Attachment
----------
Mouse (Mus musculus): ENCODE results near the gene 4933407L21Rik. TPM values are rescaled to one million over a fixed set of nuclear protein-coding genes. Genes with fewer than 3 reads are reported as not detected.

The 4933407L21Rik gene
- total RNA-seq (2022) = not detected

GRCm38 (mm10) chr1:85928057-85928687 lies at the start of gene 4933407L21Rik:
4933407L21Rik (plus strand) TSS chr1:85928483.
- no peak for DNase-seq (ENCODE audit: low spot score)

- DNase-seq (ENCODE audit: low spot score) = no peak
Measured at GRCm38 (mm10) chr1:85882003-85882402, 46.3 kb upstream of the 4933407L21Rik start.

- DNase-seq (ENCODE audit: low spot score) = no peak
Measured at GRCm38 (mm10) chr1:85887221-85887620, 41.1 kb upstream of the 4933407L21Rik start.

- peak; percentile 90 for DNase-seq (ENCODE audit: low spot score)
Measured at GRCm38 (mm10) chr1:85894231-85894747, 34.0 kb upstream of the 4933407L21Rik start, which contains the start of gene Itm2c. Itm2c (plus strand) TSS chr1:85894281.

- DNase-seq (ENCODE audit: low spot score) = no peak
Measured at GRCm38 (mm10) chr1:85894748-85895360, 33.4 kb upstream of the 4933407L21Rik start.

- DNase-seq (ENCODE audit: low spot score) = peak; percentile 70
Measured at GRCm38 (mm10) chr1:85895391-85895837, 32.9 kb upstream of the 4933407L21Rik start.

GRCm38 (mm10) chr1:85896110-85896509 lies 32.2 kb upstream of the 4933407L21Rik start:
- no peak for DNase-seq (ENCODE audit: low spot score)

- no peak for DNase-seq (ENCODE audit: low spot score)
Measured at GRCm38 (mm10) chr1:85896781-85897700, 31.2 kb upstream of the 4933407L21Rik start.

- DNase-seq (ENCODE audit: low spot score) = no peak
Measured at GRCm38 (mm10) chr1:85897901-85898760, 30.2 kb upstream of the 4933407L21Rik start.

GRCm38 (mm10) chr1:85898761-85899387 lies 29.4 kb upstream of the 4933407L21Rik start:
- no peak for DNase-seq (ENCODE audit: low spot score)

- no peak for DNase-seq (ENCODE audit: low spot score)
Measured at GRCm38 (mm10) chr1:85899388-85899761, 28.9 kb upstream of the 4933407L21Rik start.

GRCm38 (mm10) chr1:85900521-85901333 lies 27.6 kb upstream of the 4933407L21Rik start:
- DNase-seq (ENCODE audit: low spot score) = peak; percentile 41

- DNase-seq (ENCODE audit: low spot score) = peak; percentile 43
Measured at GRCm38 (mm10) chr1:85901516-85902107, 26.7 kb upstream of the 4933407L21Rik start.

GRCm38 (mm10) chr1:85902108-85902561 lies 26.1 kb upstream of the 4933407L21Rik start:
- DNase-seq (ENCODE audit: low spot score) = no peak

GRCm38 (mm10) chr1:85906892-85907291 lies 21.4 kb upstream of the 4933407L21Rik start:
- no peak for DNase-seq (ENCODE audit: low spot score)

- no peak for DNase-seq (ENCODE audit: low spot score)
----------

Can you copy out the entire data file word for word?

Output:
Mouse (Mus musculus): ENCODE results near the gene 4933407L21Rik. TPM values are rescaled to one million over a fixed set of nuclear protein-coding genes. Genes with fewer than 3 reads are reported as not detected.

The 4933407L21Rik gene
- total RNA-seq (2022) = not detected

GRCm38 (mm10) chr1:85928057-85928687 lies at the start of gene 4933407L21Rik:
4933407L21Rik (plus strand) TSS chr1:85928483.
- no peak for DNase-seq (ENCODE audit: low spot score)

- DNase-seq (ENCODE audit: low spot score) = no peak
Measured at GRCm38 (mm10) chr1:85882003-85882402, 46.3 kb upstream of the 4933407L21Rik start.

- DNase-seq (ENCODE audit: low spot score) = no peak
Measured at GRCm38 (mm10) chr1:85887221-85887620, 41.1 kb upstream of the 4933407L21Rik start.

- peak; percentile 90 for DNase-seq (ENCODE audit: low spot score)
Measured at GRCm38 (mm10) chr1:85894231-85894747, 34.0 kb upstream of the 4933407L21Rik start, which contains the start of gene Itm2c. Itm2c (plus strand) TSS chr1:85894281.

- DNase-seq (ENCODE audit: low spot score) = no peak
Measured at GRCm38 (mm10) chr1:85894748-85895360, 33.4 kb upstream of the 4933407L21Rik start.

- DNase-seq (ENCODE audit: low spot score) = peak; percentile 70
Measured at GRCm38 (mm10) chr1:85895391-85895837, 32.9 kb upstream of the 4933407L21Rik start.

GRCm38 (mm10) chr1:85896110-85896509 lies 32.2 kb upstream of the 4933407L21Rik start:
- no peak for DNase-seq (ENCODE audit: low spot score)

- no peak for DNase-seq (ENCODE audit: low spot score)
Measured at GRCm38 (mm10) chr1:85896781-85897700, 31.2 kb upstream of the 4933407L21Rik start.

- DNase-seq (ENCODE audit: low spot score) = no peak
Measured at GRCm38 (mm10) chr1:85897901-85898760, 30.2 kb upstream of the 4933407L21Rik start.

GRCm38 (mm10) chr1:85898761-85899387 lies 29.4 kb upstream of the 4933407L21Rik start:
- no peak for DNase-seq (ENCODE audit: low spot score)

- no peak for DNase-seq (ENCODE audit: low spot score)
Measured at GRCm38 (mm10) chr1:85899388-85899761, 28.9 kb upstream of the 4933407L21Rik start.

GRCm38 (mm10) chr1:85900521-85901333 lies 27.6 kb upstream of the 4933407L21Rik start:
- DNase-seq (ENCODE audit: low spot score) = peak; percentile 41

- DNase-seq (ENCODE audit: low spot score) = peak; percentile 43
Measured at GRCm38 (mm10) chr1:85901516-85902107, 26.7 kb upstream of the 4933407L21Rik start.

GRCm38 (mm10) chr1:85902108-85902561 lies 26.1 kb upstream of the 4933407L21Rik start:
- DNase-seq (ENCODE audit: low spot score) = no peak

GRCm38 (mm10) chr1:85906892-85907291 lies 21.4 kb upstream of the 4933407L21Rik start:
- no peak for DNase-seq (ENCODE audit: low spot score)

- no peak for DNase-seq (ENCODE audit: low spot score)